The Tennessee Department of Correction is getting another year to show improvement. Officials voted to reauthorize the state agency for 12 more months after a scathing audit last month highlighted severe staffing and safety concerns at several private prisons.
The state agency oversees more than 20,000 inmates. About one third of them are housed in facilities managed by CoreCivic, a private contractor formerly known as Corrections Corporation of America.
Inmates, family members and even former employees have publicly called out conditions inside prisons like Trousdale Turner Correctional Center in Hartsville. The allegations came shortly after it opened last year.
Ashley Nixon was employed as a guard at Trousdale Turner for seven months before resigning. On top of 12 to 16 hour work shifts, she describes a continuous disregard for inmates’ health.
“I witnessed two deaths during my time there of prisoners due to medical neglect,” says Nixon. “Both experiences changed me and both deaths will haunt me for the rest of my life.”
One of those people was a diabetic who often didn’t receive his insulin shots. Nixon says he screamed in pain for days before he died. The second inmate attempted suicide by swallowing dozens of blood pressure pills. According to Nixon, the medical staff didn’t believe him. By the time they reacted, it was too late.
Speaking to lawmakers, Nixon said she heard similar complaints from guards borrowed from other CoreCivic facilities.
“I don’t believe these conditions are unique to Trousdale,” says Nixon. “I came here to beg you to bring an end to the violence and deliberate indifference of this company.”
Last month’s audit conducted by the State Comptroller called out the private facility where Nixon was employed. That led lawmakers to take the step of delaying reauthorization for the state agency.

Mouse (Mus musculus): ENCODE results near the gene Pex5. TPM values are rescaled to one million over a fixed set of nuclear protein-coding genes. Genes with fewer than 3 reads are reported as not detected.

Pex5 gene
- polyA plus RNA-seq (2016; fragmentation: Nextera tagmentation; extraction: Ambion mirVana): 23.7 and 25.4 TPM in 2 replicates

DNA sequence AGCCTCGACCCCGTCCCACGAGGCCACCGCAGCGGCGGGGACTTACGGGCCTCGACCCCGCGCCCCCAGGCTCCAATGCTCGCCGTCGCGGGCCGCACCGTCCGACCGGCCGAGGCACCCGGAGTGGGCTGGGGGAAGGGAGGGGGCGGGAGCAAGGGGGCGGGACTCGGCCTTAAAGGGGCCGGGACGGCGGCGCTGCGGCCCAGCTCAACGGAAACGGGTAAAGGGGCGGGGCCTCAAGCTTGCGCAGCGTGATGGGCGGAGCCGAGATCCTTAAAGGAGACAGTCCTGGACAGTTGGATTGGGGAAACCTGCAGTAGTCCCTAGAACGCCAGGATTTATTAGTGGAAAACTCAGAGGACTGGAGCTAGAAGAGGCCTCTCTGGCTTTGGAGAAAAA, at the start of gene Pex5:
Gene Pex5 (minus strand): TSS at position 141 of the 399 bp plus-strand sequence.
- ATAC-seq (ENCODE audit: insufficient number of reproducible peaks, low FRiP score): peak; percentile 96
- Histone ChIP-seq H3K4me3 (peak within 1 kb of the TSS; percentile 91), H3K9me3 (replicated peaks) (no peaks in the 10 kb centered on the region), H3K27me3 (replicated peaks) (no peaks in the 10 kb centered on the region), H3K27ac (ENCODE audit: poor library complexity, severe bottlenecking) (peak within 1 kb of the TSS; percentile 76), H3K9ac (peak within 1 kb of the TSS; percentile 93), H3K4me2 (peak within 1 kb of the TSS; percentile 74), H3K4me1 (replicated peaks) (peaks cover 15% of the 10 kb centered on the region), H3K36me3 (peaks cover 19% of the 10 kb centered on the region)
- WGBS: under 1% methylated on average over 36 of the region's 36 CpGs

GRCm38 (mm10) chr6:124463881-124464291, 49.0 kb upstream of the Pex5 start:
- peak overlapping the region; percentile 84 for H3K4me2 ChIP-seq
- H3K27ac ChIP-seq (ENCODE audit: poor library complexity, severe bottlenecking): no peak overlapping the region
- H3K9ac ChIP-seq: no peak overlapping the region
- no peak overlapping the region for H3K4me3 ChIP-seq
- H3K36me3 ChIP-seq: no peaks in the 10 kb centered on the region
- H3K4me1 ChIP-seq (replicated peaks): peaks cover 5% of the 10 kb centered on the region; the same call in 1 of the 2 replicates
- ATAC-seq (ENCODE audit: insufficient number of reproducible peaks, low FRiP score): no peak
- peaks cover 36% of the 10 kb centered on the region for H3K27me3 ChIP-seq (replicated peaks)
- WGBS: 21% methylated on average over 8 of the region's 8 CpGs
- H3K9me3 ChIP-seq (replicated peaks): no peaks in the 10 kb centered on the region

Though the head of the TDOC, Commissioner Tony Parker, insists that subsequent inspection of the facilities has shown marked improvement, some lawmakers berated him for failing to levy financial penalties against CoreCivic for the violations outlined in the audit.
Parker confirmed that CoreCivic was asked to pay a $43,000 fine this summer, for two separate violations regarding prison counts, and that there is no plan to seek monetary damages for the staffing violations.
And though the bipartisan committee still has questions, in the end they admitted that re- authorization couldn’t be avoided.
Springfield Senator Kerry Roberts explained, “If we had voted no to sunset the department of corrections, what do we do then? You simply put yourself in a position where all your prisons would be privatized. So the vote today is really not about CoreCivic, it’s not about whether we agree or disagree with what they’re doing. It’s at this point that the work begins.”
At least one lawmaker promised to draft legislation addressing prison privatization in Tennessee.
Department of Correction officials have also pledged to levy fines against CoreCivic if they continue failing to meet guidelines stipulated in the contract with the state.